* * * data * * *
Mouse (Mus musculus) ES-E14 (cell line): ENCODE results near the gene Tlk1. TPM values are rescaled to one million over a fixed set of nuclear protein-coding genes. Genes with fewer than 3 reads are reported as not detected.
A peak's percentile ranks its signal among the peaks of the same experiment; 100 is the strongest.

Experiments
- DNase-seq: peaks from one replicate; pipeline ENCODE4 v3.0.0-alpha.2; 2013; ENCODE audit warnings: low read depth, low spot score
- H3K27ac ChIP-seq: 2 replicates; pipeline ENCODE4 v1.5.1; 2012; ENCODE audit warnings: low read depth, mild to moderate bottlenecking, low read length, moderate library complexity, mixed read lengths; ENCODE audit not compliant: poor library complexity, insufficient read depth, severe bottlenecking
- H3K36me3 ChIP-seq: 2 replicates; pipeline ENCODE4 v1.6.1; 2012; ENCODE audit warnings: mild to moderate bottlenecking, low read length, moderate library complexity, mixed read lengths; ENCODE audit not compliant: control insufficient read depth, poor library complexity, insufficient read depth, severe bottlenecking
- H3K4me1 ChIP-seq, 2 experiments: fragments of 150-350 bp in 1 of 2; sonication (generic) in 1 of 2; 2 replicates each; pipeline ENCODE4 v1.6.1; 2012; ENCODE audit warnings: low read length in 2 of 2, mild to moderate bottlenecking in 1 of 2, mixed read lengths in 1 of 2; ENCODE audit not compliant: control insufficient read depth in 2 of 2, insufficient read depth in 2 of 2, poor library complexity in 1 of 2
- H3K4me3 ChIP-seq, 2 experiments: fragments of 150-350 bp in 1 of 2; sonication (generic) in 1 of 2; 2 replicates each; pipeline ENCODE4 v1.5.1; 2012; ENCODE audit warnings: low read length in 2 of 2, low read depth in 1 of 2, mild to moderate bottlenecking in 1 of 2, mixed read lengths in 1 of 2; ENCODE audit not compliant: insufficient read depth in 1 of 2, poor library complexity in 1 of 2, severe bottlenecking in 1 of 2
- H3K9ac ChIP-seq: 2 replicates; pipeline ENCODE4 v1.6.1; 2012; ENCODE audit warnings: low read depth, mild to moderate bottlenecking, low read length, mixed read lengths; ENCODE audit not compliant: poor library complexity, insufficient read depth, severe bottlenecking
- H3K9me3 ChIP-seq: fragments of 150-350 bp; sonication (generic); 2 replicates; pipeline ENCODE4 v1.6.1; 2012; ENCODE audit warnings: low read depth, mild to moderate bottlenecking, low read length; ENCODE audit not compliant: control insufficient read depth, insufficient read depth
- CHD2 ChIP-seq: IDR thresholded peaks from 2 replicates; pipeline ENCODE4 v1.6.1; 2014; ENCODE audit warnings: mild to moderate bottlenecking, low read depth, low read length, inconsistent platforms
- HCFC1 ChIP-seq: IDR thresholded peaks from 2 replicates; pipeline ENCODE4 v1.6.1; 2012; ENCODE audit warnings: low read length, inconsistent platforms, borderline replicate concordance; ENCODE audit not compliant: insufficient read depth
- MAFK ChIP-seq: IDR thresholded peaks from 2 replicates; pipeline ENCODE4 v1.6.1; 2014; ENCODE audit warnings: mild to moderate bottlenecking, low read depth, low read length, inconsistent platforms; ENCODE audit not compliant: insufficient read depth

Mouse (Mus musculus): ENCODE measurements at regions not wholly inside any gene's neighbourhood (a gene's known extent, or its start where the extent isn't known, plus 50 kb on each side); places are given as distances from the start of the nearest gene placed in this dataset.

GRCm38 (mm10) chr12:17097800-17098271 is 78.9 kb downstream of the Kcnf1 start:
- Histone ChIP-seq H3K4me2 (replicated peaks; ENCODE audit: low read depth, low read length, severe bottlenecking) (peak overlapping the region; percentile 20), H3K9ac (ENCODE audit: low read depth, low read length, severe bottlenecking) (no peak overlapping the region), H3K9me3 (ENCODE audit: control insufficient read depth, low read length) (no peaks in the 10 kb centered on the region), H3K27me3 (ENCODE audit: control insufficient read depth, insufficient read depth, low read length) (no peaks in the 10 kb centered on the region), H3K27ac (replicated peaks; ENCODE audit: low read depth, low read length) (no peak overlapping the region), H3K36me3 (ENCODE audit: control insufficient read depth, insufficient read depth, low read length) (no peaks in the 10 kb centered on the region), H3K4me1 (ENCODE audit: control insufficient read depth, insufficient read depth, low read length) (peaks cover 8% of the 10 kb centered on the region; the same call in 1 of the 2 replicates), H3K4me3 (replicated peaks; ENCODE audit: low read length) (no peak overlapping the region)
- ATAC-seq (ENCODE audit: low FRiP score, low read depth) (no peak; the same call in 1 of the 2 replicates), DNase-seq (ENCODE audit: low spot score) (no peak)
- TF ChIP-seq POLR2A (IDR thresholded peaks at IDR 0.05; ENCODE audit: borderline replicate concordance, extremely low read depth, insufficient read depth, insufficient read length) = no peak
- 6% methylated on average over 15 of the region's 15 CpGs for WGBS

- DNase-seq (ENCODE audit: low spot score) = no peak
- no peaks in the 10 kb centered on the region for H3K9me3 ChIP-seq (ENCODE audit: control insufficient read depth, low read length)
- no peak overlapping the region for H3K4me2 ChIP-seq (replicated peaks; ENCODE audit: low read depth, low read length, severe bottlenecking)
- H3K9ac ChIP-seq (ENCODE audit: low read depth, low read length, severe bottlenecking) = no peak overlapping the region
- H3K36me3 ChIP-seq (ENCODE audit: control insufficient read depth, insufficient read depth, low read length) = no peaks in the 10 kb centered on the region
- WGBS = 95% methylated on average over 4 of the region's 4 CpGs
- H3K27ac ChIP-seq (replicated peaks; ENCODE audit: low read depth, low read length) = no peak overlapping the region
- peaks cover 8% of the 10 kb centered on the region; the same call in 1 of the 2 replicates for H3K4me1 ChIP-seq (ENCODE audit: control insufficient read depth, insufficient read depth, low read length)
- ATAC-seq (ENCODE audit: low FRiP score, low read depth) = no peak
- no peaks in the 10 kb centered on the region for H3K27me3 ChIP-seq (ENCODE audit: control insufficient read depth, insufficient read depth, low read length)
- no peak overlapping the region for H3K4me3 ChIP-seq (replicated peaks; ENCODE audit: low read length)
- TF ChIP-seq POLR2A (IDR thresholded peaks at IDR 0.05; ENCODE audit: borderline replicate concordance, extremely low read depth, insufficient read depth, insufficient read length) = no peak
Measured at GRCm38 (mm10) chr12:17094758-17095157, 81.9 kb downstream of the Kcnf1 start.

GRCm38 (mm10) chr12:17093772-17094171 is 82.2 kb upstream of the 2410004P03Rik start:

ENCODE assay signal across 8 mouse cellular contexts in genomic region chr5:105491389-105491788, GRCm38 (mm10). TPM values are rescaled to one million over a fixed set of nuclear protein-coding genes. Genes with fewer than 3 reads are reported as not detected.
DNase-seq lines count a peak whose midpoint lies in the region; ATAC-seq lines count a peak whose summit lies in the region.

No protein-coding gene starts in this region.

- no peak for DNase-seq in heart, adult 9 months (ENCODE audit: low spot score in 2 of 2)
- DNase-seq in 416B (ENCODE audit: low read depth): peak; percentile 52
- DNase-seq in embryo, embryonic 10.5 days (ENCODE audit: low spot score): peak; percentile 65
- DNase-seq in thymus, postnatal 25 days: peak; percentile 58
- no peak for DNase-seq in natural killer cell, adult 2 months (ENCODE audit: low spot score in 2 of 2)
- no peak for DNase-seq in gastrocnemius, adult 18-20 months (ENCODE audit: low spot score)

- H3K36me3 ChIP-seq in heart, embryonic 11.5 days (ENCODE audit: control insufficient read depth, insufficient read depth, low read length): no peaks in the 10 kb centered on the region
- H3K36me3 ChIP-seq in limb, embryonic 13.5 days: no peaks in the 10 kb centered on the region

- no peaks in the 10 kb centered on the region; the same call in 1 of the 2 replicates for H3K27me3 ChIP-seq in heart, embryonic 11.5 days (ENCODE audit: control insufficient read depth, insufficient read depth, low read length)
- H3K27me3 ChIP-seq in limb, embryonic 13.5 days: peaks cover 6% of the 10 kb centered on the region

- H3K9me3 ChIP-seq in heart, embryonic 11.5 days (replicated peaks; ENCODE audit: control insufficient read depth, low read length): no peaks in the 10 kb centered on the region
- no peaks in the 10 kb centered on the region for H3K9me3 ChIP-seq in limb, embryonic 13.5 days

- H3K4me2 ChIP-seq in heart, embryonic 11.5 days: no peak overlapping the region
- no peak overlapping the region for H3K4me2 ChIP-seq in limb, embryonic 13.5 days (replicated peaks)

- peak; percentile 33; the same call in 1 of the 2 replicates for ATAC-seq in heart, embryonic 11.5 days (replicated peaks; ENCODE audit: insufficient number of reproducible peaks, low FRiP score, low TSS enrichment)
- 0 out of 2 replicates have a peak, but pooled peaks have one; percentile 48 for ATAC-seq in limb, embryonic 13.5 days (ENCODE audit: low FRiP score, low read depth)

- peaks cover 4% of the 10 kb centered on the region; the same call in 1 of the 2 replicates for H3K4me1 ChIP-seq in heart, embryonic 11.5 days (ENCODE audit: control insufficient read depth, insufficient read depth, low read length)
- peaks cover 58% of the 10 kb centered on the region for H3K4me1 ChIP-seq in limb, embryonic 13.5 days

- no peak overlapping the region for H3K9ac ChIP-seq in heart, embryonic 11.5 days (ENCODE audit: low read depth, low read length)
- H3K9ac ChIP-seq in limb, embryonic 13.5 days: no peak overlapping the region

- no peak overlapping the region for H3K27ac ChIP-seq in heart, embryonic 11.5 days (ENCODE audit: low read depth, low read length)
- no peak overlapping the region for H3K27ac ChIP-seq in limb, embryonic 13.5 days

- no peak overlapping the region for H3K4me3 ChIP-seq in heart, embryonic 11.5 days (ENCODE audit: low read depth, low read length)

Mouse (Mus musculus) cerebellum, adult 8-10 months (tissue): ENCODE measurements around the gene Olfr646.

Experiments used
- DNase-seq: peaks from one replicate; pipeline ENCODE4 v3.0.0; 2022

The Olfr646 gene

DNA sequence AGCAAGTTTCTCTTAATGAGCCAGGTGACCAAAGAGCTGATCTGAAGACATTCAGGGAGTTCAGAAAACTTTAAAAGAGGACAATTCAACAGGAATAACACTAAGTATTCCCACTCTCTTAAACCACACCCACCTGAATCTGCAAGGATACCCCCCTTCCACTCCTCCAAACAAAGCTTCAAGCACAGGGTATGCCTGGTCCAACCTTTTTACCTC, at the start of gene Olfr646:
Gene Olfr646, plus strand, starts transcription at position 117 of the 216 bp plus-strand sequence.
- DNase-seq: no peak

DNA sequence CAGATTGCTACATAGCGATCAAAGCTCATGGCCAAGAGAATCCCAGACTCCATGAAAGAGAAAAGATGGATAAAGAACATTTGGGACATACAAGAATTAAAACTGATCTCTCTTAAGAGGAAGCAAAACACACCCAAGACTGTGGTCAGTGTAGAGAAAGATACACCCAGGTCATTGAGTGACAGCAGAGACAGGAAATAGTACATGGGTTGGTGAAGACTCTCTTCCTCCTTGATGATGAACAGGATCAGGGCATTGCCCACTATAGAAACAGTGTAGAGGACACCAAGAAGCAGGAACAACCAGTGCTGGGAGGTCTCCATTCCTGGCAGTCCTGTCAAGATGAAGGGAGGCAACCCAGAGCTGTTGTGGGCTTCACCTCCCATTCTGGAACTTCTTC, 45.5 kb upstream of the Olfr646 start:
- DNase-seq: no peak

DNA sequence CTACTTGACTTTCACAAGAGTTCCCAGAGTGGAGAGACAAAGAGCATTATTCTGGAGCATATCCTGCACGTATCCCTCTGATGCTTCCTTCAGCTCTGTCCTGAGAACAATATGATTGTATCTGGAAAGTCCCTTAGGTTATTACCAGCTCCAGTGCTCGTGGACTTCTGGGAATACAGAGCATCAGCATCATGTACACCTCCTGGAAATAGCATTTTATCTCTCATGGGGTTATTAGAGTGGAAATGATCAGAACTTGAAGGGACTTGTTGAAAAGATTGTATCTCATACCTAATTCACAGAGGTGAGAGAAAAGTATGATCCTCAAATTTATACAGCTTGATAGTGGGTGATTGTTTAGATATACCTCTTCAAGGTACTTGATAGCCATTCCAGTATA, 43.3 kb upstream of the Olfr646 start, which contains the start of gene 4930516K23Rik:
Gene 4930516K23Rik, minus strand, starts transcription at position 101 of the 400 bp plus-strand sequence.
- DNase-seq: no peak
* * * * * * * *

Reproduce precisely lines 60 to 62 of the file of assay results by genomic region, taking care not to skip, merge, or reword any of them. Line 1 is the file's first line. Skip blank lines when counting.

Mouse (Mus musculus) cerebellum, adult 8-10 months (tissue): ENCODE measurements around the gene Olfr646.

Experiments used
- DNase-seq: peaks from one replicate; pipeline ENCODE4 v3.0.0; 2022